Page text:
Focal areas
Water management
Land management
Linked project
Durch Küstenerosion gefährdete Bebauungen an der Südwestküste des Mekong-Deltas, Vietnam.
Cultivation on the southwest coast of the Mekong Delta is endangered by coastal erosion, Vietnam

Researchers at Witten/Herdecke University fight against land and fresh water loss in Vietnam

Researchers from the IEEM - Institute of Environmental Engineering and Management - at Witten/Herdecke University (UW/H) are working on the conservation of freshwater and land resources in Vietnam in a new joint project. Together with German and Vietnamese partners, they are developing strategies and technology in the Mekong Delta. The interdisciplinary German-Vietnamese project "Vietnam Water Technologies" (ViWaT) is funded by the Federal Ministry of Education and Research (FMER).

The work focuses in particular on coastal protection, sustainable water management and regional water and land use planning. In addition to research institutes, this integrative project also cooperates with a large number of industrial partners as well as Vietnamese partner organisations in the fields of engineering, economics, earth science and planning.

In the Mekong Delta in southern Vietnam, about 18 million people live in an area that is about the size of Baden-Württemberg in Germany. The region is very important economically due to rice cultivation and aquaculture. However, climate change and other man-made influences are putting a heavy strain on the region, which is why the Mekong Delta is threatened in the long run. The intensive use of groundwater in recent decades has thus led to a sharp drop in groundwater levels and to a sustained landfall of up to several centimetres per year. The annual sea-level rise of about two to three millimetres caused by climate change is added to these factors. In addition, the Mekong is now bringing less sediment into the estuary, because large dams have been built especially in China and Laos. In addition, the deforestation of the protective mangrove forests is causing severe erosion and a rapidly progressive loss of up to 50 meters of land per year in coastal areas. But the banks of the canals and rivers are also badly affected by erosion. At the same time, salt water infiltrates the surface waters and aquifers of the delta as a result of groundwater overuse and inadequate water management. Furthermore, because most of the wastewater is discharged into river branches without purification, freshwater is scarce and of poor quality.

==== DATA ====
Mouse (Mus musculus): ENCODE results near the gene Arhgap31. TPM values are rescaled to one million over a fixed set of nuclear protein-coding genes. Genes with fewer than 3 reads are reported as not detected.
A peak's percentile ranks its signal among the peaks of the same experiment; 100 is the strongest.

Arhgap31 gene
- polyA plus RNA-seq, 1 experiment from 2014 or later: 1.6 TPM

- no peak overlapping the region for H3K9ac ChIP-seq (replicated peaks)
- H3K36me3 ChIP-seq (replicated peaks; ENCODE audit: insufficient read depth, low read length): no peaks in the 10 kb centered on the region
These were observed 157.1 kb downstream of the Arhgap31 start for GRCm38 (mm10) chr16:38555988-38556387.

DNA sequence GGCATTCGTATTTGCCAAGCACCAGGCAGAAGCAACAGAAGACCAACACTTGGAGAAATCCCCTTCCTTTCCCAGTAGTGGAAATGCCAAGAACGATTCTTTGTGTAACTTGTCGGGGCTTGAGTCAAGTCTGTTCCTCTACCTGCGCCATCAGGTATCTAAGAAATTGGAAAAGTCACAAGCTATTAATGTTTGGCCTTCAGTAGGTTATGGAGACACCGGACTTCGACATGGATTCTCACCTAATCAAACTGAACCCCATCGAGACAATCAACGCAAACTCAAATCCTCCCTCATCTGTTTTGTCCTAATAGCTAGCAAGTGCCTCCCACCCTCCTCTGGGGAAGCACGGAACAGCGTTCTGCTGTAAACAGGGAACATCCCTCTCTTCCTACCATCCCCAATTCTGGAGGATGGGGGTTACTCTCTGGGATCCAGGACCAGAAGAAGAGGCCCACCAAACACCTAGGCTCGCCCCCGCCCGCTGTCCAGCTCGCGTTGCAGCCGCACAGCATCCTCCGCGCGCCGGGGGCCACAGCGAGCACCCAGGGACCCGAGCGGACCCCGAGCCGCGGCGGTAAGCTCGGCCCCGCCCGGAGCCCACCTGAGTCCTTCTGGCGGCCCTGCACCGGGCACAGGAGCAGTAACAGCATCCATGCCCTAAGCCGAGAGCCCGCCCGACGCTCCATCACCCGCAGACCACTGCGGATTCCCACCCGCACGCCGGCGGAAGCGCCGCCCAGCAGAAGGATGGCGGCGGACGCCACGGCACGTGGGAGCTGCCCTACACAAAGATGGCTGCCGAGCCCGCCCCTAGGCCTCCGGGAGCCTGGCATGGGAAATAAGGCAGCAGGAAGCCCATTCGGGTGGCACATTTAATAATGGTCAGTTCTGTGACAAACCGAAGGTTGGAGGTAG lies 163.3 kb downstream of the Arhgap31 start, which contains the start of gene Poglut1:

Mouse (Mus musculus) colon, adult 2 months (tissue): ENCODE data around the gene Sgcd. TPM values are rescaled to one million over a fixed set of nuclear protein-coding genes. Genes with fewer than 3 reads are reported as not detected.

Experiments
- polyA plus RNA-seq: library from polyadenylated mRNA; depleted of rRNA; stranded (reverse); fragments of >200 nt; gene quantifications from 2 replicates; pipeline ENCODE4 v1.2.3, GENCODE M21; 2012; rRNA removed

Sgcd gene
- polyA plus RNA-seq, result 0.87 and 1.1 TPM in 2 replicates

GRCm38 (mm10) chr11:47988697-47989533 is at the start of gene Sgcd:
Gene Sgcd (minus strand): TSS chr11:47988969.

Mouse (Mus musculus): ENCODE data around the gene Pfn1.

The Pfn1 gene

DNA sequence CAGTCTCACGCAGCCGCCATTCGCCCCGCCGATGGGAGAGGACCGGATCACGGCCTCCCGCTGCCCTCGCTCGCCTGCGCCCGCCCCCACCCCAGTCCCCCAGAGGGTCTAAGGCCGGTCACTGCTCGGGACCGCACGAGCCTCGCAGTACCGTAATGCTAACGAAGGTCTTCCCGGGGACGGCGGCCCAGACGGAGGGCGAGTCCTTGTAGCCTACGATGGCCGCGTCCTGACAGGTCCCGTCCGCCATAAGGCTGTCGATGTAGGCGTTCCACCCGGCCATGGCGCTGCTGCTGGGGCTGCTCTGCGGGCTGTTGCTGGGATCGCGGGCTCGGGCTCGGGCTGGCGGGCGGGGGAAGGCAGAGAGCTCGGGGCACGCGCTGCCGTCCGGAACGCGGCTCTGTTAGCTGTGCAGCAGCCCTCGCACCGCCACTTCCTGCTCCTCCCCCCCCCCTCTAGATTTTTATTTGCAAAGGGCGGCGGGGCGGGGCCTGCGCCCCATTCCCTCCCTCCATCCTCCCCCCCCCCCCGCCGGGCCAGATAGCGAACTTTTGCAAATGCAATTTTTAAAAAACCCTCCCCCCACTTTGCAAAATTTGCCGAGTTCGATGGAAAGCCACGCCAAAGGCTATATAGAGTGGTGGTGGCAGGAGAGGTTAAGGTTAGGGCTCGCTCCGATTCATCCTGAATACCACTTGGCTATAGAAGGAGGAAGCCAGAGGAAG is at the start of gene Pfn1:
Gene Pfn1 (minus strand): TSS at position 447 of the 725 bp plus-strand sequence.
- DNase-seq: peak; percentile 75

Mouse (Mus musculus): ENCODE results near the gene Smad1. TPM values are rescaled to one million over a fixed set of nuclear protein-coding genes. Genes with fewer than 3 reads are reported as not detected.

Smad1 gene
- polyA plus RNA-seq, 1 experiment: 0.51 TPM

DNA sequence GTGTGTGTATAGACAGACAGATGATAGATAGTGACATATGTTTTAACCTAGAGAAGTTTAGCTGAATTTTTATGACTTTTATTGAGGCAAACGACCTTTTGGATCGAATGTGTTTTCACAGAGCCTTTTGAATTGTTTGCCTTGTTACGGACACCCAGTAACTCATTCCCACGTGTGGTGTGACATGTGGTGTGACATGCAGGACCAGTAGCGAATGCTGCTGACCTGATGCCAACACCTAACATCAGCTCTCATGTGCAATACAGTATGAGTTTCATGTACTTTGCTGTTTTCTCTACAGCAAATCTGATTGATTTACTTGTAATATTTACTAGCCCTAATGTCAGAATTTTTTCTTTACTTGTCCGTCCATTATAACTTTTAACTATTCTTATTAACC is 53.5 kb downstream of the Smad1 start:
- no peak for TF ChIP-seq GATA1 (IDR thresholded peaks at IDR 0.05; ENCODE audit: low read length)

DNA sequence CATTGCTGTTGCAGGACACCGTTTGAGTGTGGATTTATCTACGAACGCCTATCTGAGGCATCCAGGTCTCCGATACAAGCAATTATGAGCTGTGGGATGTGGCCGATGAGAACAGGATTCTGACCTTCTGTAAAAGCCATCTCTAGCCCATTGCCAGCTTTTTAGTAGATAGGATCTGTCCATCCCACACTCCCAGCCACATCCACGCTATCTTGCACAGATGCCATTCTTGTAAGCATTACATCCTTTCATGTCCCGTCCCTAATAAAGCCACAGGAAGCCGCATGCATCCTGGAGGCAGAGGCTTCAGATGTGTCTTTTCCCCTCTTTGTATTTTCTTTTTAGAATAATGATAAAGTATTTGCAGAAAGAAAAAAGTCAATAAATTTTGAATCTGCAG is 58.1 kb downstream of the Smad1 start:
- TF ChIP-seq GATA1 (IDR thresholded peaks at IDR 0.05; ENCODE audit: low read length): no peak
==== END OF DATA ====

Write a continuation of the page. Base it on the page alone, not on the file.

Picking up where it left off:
The ViWaT project has been launched to meet these challenges. It is funded by the FMER in the framework of the ´"Client II - International Partnerships for Sustainable Innovation" program with approximately eight million euros and is planned for a term of three years. The main goal of ViWaT is to develop sustainable and adapted strategies, concepts and technologies for the protection and conservation of land and water resources. In addition, the researchers should be able to develop suitable measures that contribute significantly to sustainable water and land use in the Mekong Delta.

In order to find holistic solutions for the challenges of the Mekong Delta, the ViWaT initiative relies on three pillars, namely engineering (coordinated by the Karlsruhe Institute of Technology (KIT) under the direction of Professor Franz Nestmann and Prof. Stefan Norra), planning (coordinated by the Ruhr University Bochum (RUB) under the direction of Professor Harro Stolpe) and operation (coordinated by the Institute of Environmental Engineering and Management at Witten/Herdecke University (IEEM) under the direction of Professor Karl-Ulrich Rudolph) , which act as independent research groups and deal with the different key areas of coastal protection (KIT), water and land use planning (RUB) and water supply/water reclamation (IEEM).

Further information: Professor Karl-Ulrich Rudolph: 02302/9 14 01-0 or

This article was published online on February 25, 2019. The text is published here courtesy of Witten/Herdecke University.